Activist gets refugee status
The Seoul Administrative Court has granted refugee status to a woman who fled China after helping escapees from North Korea there, saying she could face severe punishment from Beijing if sent back. The court ruled in favor of the woman, an ethnic Korean identified only as Lee, a court spokesman said yesterday. It reversed the justice ministry’s decision to deny her refugee status. Lee, who lived near the border, said she had helped about 20 refugees flee North Korea until police raided her house in March last year. Her husband was arrested, but Lee escaped with her daughter.
Carr defends US troops
China must respect Australia’s sovereign right to have US Marines deployed in the Northern Territory as Washington enhances its presence in the Pacific, Foreign Minister Bob Carr said yesterday. Canberra last year agreed to host up to 2,500 US Marines in the north, a significant strategic shift by Washington that irritated China. Carr told the Australian Financial Review the decision was not aimed at China. “Just as Australia has taken a balanced view of China’s rapid military modernisation, China should recognise Australia’s sovereign right to reframe its alliance with the US as part of its own defence policy,” he said.
PCCW keeps Syria online
A firm that tracks the pathways of the Internet says a Chinese company is keeping war-torn Syria connected to the Internet as other telecoms companies withdraw. The Syrian government ultimately controls Internet connection to the outside world, but it’s a major route for rebel communications and news from the country, as the civil war intensifies. Hong Kong-based PCCW Ltd (電訊盈科) is now carrying most of the Internet traffic to and from Syria, US-based Renesys Corp said. PCCW has shouldered the load as Turk Telecom, the main phone company in Turkey, dropped away on Aug. 12. It’s not clear what killed that connection, but Turkey has protested the Syria regime’s actions. China is one of Syria’s few international allies.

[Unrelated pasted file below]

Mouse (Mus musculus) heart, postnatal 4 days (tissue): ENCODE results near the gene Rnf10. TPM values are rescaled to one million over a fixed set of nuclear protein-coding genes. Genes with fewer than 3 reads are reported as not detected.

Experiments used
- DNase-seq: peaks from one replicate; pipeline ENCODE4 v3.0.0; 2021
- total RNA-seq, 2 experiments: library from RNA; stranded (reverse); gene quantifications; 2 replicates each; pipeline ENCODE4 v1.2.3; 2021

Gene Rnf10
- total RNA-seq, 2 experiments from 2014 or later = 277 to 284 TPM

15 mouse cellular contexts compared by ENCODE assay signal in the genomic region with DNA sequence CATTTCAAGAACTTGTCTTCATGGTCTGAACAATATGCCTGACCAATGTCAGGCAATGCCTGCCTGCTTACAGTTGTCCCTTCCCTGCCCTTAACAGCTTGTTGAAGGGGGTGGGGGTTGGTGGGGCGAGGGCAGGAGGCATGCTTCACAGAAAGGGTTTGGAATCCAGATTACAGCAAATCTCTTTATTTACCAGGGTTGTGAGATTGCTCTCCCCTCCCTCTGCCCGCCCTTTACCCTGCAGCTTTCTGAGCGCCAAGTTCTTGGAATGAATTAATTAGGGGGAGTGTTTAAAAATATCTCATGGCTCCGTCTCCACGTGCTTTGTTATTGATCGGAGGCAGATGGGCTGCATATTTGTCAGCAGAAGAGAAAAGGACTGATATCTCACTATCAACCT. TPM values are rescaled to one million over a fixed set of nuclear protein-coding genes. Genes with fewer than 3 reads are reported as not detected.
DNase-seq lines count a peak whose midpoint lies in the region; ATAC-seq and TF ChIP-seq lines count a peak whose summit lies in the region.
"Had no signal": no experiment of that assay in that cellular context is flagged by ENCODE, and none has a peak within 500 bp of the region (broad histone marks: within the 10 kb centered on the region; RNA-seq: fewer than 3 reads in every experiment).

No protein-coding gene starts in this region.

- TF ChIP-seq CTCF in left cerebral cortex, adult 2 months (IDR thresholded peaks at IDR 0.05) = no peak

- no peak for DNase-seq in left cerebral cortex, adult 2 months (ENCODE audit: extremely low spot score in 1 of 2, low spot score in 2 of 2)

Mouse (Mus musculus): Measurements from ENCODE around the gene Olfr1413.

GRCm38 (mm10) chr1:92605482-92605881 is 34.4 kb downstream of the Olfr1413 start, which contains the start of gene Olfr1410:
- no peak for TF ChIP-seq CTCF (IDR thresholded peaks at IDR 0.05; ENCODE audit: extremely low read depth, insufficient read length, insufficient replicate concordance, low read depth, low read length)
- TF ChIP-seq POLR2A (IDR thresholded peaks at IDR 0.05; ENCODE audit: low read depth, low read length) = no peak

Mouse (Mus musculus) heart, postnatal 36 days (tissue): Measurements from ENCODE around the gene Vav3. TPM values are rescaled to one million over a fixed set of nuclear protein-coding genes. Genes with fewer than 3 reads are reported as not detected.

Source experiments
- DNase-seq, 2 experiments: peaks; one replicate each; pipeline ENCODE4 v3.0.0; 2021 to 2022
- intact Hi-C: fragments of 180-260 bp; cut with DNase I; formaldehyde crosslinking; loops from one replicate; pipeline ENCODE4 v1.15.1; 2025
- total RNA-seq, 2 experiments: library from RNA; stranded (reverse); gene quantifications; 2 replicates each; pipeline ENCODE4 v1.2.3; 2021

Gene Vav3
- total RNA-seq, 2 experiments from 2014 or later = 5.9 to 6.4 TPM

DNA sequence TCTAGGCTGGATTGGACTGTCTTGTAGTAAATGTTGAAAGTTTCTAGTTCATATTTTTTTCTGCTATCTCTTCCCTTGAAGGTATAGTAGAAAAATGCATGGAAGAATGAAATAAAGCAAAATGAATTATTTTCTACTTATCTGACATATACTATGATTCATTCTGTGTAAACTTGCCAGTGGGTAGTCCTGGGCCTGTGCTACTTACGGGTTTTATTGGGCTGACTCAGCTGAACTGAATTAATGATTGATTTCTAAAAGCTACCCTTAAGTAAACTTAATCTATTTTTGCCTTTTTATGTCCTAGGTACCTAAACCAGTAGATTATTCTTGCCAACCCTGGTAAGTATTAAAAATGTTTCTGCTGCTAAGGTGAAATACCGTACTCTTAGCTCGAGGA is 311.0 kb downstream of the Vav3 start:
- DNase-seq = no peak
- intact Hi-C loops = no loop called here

Ten dead from fighting
The death toll from fighting between Sunni Muslims and Alawites in Tripoli climbed to at least 10 overnight, medical sources said yesterday, in clashes that the city’s residents described as some of the heaviest since the civil war. More than 100 people have been wounded in the fighting that erupted this week along a sectarian fault line between the Sunni district of Bab al-Tabbaneh and the Alawite area of Jebel Mohsen. After a lull, Tripoli was rocked by about two dozen explosions between 2am and 6am, apparently caused by rocket-propelled grenades, witnesses said. The fighters have also been using automatic machine guns.
Man freed after 27 years
The longest-serving Syrian prisoner in Israel has been freed after 27 years behind bars, official news agency SANA said yesterday. It said Sedki al-Maket, who was arrested in August 1985 for resisting the Israeli occupation of the Golan Heights, was released and had returned to his home town on the strategic plateau. He was jailed by a military court for 27 years and served his sentence in several prisons in Israel, SANA said. Maket, 45, comes from Majdal Shams, the largest town on the Golan Heights, which Israel captured from Syria in the 1967 Six-Day War and unilaterally annexed in 1981.